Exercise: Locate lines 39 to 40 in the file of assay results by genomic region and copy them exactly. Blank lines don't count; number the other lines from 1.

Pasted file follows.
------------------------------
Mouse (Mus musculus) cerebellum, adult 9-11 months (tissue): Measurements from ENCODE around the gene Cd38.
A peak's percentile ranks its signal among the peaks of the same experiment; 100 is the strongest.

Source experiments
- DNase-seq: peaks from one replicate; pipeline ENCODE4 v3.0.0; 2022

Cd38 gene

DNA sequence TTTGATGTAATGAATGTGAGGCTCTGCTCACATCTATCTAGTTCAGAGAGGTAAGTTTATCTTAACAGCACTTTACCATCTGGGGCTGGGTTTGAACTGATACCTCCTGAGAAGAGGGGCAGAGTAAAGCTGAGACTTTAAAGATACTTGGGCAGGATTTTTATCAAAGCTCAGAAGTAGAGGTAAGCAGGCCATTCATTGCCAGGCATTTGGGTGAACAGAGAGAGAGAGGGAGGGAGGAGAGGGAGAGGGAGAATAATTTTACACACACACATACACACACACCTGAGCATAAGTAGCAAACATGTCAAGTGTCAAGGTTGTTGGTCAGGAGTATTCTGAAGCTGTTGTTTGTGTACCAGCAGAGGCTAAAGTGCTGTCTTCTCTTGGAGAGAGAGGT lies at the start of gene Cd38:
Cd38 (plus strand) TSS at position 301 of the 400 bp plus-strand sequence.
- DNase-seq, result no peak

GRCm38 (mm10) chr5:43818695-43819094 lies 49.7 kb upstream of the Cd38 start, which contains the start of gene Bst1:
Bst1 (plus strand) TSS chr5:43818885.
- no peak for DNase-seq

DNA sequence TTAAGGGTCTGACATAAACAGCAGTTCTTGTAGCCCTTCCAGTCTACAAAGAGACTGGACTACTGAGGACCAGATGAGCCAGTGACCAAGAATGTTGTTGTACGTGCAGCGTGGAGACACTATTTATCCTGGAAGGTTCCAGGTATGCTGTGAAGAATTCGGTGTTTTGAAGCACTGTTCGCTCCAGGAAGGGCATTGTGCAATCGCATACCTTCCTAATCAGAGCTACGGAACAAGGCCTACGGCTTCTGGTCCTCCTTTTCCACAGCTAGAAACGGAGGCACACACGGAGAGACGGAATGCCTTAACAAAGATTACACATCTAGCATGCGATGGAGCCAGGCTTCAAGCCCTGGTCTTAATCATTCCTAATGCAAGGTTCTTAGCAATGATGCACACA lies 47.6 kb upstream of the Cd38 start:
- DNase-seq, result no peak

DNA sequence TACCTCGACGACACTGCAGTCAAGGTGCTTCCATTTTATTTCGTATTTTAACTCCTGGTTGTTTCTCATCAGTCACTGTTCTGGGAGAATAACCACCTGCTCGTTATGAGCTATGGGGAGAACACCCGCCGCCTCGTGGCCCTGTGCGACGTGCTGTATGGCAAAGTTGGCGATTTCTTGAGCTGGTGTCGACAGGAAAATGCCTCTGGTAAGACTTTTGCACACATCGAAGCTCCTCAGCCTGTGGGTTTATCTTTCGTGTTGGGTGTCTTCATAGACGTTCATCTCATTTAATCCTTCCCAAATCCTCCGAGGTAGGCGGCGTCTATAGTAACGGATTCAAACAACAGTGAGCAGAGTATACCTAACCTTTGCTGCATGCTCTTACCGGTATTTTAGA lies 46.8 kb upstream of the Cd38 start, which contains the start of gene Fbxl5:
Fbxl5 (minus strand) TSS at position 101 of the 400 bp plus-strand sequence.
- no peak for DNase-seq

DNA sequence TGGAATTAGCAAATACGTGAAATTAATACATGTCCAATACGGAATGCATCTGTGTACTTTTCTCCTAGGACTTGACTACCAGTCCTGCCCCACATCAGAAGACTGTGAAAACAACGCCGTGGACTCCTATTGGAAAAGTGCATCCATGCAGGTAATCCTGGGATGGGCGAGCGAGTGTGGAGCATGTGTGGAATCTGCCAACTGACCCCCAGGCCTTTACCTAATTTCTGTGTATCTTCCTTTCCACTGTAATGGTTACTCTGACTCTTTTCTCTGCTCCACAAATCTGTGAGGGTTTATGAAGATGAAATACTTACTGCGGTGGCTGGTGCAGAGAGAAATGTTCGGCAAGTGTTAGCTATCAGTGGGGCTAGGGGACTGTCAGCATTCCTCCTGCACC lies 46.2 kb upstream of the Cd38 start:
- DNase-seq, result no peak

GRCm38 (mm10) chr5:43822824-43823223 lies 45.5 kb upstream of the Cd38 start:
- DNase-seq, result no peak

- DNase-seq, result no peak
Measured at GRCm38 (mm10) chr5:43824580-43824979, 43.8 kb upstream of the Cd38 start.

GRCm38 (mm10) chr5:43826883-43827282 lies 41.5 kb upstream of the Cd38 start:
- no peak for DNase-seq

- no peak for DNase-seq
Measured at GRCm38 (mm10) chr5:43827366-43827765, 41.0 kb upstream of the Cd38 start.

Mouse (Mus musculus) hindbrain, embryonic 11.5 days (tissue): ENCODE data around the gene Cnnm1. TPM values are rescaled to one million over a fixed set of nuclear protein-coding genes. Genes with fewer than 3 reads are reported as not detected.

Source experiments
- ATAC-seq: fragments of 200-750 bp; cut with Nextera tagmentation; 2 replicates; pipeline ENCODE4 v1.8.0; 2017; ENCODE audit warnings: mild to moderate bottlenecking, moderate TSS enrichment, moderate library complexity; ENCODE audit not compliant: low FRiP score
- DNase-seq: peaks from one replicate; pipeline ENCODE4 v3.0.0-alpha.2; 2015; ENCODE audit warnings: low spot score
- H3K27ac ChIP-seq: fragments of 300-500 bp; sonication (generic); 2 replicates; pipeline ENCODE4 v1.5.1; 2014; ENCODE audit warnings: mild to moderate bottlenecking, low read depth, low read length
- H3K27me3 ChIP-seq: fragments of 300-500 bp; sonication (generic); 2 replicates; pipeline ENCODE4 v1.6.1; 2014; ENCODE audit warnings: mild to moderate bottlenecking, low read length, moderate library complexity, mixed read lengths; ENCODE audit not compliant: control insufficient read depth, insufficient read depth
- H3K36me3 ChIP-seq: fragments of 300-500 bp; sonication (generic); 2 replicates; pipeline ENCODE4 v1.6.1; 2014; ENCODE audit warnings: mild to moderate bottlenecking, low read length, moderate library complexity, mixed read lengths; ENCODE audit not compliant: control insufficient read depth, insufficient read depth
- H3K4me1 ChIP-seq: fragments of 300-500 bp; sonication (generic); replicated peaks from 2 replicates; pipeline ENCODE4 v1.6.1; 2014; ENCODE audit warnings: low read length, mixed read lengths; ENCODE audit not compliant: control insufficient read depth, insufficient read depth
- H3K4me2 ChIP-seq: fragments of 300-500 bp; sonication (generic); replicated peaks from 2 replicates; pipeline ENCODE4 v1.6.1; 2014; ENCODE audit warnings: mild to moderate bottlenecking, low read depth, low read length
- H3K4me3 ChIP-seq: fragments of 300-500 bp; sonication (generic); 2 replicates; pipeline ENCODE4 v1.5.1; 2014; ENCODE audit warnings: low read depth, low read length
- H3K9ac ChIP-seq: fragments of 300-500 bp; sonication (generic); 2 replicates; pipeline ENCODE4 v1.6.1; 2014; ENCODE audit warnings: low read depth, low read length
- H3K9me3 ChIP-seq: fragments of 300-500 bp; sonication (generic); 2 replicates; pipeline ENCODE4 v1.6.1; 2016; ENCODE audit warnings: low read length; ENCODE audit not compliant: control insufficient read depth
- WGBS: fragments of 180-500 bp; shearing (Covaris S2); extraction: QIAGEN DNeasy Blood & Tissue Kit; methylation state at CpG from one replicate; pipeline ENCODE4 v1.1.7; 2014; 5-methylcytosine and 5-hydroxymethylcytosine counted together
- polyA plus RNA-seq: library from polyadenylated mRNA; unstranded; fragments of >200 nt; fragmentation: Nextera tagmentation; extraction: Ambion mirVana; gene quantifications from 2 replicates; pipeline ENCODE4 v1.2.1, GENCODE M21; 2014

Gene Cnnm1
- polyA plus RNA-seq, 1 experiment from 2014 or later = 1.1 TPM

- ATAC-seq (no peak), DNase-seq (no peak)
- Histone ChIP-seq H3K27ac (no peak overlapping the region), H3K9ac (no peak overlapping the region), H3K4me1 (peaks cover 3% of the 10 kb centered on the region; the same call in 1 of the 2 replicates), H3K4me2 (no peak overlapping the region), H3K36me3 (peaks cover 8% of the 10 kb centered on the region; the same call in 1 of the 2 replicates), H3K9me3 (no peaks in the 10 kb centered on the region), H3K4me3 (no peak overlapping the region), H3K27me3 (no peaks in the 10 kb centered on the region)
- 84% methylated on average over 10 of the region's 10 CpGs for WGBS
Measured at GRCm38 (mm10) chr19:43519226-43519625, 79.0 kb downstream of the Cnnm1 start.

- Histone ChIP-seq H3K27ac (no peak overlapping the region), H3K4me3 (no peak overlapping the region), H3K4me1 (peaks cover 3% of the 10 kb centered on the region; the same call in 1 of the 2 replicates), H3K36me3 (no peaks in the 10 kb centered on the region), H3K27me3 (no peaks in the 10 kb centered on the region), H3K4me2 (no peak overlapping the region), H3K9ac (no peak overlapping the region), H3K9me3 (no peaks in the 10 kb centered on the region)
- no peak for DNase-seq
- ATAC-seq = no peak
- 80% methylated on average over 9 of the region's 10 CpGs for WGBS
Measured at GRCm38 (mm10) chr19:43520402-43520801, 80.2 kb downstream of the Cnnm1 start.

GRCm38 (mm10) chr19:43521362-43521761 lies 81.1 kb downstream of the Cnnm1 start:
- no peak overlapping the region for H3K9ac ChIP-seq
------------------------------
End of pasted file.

- WGBS: fragments of 180-500 bp; shearing (Covaris S2); extraction: QIAGEN DNeasy Blood & Tissue Kit; methylation state at CpG from one replicate; pipeline ENCODE4 v1.1.7; 2014; 5-methylcytosine and 5-hydroxymethylcytosine counted together
- polyA plus RNA-seq: library from polyadenylated mRNA; unstranded; fragments of >200 nt; fragmentation: Nextera tagmentation; extraction: Ambion mirVana; gene quantifications from 2 replicates; pipeline ENCODE4 v1.2.1, GENCODE M21; 2014